The project, which was informed by monastic cloisters, contains a sequence of living spaces that leads out into the back garden. The courtyards are accessed through sliding doors, creating seamless links between the inside and outside when opened.
The vertical extension contains three storeys of living spaces and is animated with a mix of different facade treatments, including slatted wood screens and translucent polycarbonate panels.
One of the most experimental extensions on this list belongs to the House Recast, a Victorian home in London that was renovated by Studio Ben Allen for a retired couple.
The project, which won the Don't Move, Improve! 2021 contest, uses brightly coloured concrete for both its structural elements and decorative details. The architect said this was informed by the home's original Victorian architecture.
This screened porch and stained cedar-clad volume were added to a rustic lakeside cabin in Quebec as part of a wider renovation project.
Paul Bernier Architecte designed the extensions to echo the rustic look of the existing dwelling without blending in with it. Both new additions also incorporate large portions of glazing that frame views of the surrounding trees and night skies.
In east London, a Victorian semi-detached house was extended by DGN Studio to transform its dark north-facing kitchen into a bright and open room suited to gatherings.
The extension stands on a sunken concrete floor that is left exposed and designed to maximise ceiling height. It is complemented by navy kitchen units with concrete worktops and brightened by an exposed roof structure made from oak.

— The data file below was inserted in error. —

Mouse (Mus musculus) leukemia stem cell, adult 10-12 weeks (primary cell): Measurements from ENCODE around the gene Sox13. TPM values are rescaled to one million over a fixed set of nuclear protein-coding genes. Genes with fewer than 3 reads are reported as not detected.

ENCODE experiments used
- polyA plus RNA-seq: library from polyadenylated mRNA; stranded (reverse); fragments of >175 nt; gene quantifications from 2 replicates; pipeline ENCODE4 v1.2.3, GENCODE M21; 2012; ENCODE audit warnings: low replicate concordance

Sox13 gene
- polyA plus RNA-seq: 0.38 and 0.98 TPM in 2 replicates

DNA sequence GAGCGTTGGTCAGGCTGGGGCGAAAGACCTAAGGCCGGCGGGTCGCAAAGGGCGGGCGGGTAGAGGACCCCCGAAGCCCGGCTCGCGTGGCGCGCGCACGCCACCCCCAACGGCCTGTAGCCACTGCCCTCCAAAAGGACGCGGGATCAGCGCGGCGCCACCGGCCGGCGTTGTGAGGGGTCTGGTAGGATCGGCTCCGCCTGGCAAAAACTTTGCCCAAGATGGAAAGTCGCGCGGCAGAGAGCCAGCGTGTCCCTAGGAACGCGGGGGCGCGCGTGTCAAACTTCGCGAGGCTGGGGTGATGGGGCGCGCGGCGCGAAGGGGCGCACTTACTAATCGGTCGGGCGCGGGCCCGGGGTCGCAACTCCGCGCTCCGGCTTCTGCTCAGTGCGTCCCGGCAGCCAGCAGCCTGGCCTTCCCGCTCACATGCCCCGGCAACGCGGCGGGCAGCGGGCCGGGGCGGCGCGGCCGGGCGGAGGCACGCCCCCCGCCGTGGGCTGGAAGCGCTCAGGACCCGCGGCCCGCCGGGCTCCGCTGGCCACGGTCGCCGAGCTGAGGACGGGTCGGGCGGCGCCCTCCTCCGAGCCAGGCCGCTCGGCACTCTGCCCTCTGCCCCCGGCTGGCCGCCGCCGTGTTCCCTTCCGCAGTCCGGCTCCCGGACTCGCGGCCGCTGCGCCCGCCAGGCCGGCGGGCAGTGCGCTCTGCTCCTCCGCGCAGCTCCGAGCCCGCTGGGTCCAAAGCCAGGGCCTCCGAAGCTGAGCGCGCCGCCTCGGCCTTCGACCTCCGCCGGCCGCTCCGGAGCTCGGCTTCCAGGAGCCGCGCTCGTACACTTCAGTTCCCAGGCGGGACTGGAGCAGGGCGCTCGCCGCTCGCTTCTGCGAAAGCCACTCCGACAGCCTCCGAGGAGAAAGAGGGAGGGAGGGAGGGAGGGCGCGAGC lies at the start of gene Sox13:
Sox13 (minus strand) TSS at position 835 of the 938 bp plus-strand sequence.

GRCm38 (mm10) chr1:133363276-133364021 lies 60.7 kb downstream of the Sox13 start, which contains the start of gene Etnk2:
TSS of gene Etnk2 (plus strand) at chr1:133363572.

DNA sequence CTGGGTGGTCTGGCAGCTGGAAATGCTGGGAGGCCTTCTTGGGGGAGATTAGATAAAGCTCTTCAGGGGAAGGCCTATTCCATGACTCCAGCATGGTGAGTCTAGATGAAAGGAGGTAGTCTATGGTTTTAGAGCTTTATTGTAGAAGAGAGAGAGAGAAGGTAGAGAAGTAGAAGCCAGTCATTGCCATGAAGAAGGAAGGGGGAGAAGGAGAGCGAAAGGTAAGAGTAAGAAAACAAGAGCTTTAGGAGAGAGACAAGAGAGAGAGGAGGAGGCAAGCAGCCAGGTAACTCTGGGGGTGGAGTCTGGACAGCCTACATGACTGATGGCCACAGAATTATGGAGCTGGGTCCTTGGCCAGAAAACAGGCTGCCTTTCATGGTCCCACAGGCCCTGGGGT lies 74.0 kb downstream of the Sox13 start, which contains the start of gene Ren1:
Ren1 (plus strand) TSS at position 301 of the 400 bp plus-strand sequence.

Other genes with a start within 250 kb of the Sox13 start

Accessibility was a priority in the design of this house extension, which Tigg + Coll Architects carried out for a family with two children that have a rare muscular disorder.
The timber-roofed wing is accessible by wheelchair and contains facilities designed specifically for the children, Theo and Oskar, after whom the house is named. Its distinctive diagrid roof was engineered to help create spacious bedrooms and to also support hoists.
Balanced over steep bedrock in the Okanagan Valley, this mirrored house extension by F2A Architecture is used by its owner as a private art gallery.
Due to the uneven terrain of the rocky site, the extension is elevated on slim steel stilts and accessed via a glazed stairwell in the main house. Its stainless steel cladding was chosen to reflect the sky and the building's wooded surroundings.
The addition, which contains a spacious living area, occupies the full width of the plot and is finished with a crisp white material palette. The concrete brick walls and resin flooring extend outside to offer a seamless transition to the garden.
House B-L is a 1960s home in Destelbergen that was expanded with a minimalist kitchen and living area by Graux & Baeyens Architecten for its co-founder Basile Graux.
The new wing is positioned at a slight angle to the original dwelling to maximise sunlight exposure. However, the old and new elements are unified by muted interior finishes and the same grey plywood cladding on their exteriors.
A tactile material palette of exposed timber and blockwork characterises the semi-enclosed rear addition to K&T's Place, a cottage owned by an artist and gallery director in Brisbane.
It was extended by Australian studio Nielsen Jenkins as part of a wider renovation of the dwelling and contains a series of occupiable landings that maximise space in the existing home. By exposing its construction materials, costs were also kept to a minimum.